Okay so I am finally getting to the rest of this little sewing project tutorial thing. Check out the first part here. My apologies for it taking forever, life has been busy lately! Also cutting the patterns and fabric is easily the lamest part of all this, and I always drag my feet when it comes to getting around to it.
We looked a little bit at the pattern sheets last time, but here's what they look like unfolded:
There are usually two of these giant tissue paper style pattern sheets with a bunch of patterns on each. Also, if you're lucky, your pattern comes with a free cat.
Each pattern piece is made to be cut into different sizes, you just follow the line with your size number on it. There are tons of pattern pieces on these sheets and unless you are making every piece that the pattern includes (in this case, a shirt, dress, and skirt), you wont need them all. Each piece is numbered and each number goes to a different part
(shirt, dress, skirt).
For the dress, I only needed pattern pieces 1-8
(there are 18 pieces total). I cut all the other patterns out as well, although I don't cut them to a certain size yet (in case my judgement on my size proves wrong). I set the pieces I wont need aside, fold them up, and put them back in the envelope so they're ready to roll whenever I decide to use them.
Above are the pieces I will need in order by number, top to bottom, left to right; 1-bodice front, 2-bodice back, 3-front interfacing, 4-back interfacing, 5-skirt front, 6-skirt back, 7-pocket, and 8-buttonhole guide. The last piece is not actually anything you cut out of fabric, just a placement guide for your button holes. As far as patterns go, this is a pretty small amount of pieces for a dress.
Next up, cutting the fabric! I washed both my fabric and lining so I wouldn't have to worry about my dress shrinking post-construction.
You have a cutting layout guide in your instructions that tells you how to lay out the patterns on the fabric. Some pieces are cut on folded fabric (so you get two pieces), some on the fold (so it opens up as one big mirrored piece), and some on single thicknesses. This is a "guide", I often find a more efficient way to cut my fabric, leaving me with a bit of extra. However, sometimes, you have to do it their way or it wont all fit.
These are my last two pieces, the front and back of the skirt, and as you can see I have quite a bit of extra left. This is almost always the case, but extra fabric is not a bad thing. I save everything for projects later on and in case you have a little sewing mishap and need to re-cut a pattern piece.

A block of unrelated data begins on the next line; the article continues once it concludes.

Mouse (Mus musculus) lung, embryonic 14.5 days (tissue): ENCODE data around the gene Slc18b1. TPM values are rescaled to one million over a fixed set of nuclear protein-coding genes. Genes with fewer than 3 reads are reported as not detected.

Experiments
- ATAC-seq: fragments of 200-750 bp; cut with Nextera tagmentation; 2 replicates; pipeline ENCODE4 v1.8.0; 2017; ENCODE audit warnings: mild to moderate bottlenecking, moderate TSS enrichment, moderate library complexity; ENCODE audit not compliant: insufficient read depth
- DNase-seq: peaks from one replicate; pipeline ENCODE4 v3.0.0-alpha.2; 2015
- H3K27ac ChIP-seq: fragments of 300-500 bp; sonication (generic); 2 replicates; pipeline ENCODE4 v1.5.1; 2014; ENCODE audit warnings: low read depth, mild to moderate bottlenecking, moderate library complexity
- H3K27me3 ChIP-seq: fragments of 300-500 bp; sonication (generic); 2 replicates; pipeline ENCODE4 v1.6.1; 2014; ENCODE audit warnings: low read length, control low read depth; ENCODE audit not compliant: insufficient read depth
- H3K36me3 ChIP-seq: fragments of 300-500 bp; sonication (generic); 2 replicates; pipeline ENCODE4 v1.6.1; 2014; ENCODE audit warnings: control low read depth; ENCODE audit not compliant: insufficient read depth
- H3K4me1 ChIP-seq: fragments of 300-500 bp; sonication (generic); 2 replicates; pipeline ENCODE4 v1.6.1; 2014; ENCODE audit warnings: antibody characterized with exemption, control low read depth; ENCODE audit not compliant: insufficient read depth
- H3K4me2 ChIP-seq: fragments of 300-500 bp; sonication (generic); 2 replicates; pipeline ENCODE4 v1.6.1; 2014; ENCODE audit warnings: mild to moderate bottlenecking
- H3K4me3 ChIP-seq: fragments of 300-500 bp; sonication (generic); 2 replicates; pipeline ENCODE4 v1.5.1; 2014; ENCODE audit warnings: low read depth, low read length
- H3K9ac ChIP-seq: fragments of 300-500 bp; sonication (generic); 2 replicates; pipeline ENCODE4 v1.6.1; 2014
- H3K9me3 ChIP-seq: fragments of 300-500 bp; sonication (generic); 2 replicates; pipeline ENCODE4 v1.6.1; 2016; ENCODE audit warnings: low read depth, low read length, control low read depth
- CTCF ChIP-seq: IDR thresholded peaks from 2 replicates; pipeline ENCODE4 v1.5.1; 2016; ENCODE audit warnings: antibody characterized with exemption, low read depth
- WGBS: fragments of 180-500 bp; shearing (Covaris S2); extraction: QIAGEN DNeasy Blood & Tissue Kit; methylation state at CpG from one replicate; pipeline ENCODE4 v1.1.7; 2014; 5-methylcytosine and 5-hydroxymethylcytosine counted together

I also cut out fabric for the lining of the bodice and pockets:
And for the interfacing:
I thought I might explain what interfacing is. Interfacing is a kind of gauzy material that stiffens/backs your fabric in places you might need more weight. In this case I believe it is around the neckline and where the button holes will be. There are all kinds of interfacing, both fusible and not, in various thicknesses. This is lightweight fusible interfacing, usually if you're sewing clothing this is what you'll use. It's "fusible" meaning that you just press it (iron it) on to your fabric. Super easy and it works wonders.
And we're done! I pin everything together for each piece (pattern, fabric, lining) to try to stay organized. There are all kinds of guides on these patterns that you can either mark with a pencil onto your fabric or mark with pins. For example, dart or pleating lines. I pencil in the circles that mark the dart lines, but I use pins to mark my pleat guides. It's all up to you really, whatever works well for you. Just remember if you're working on fabric that's lighter in color, you probably want to make very light marks. Darker fabric is different, I either use a felt tipped marker or a white pencil.
So that's it for cutting patterns and fabric! Woohoo, we survived the lamest part. Next up is the fun part, we sew this bad boy together. I'm still debating on how to document that. Obviously I can't do every step, or your eyes would fall and you'd die of boredom. We'll see. I have a busy weekend ahead of me (yay for friends visiting!), so we will continue this project next week.
Also, totally unrelated but I must vent: how can I be breaking out and finding grey hairs at the same time? That's just unfair.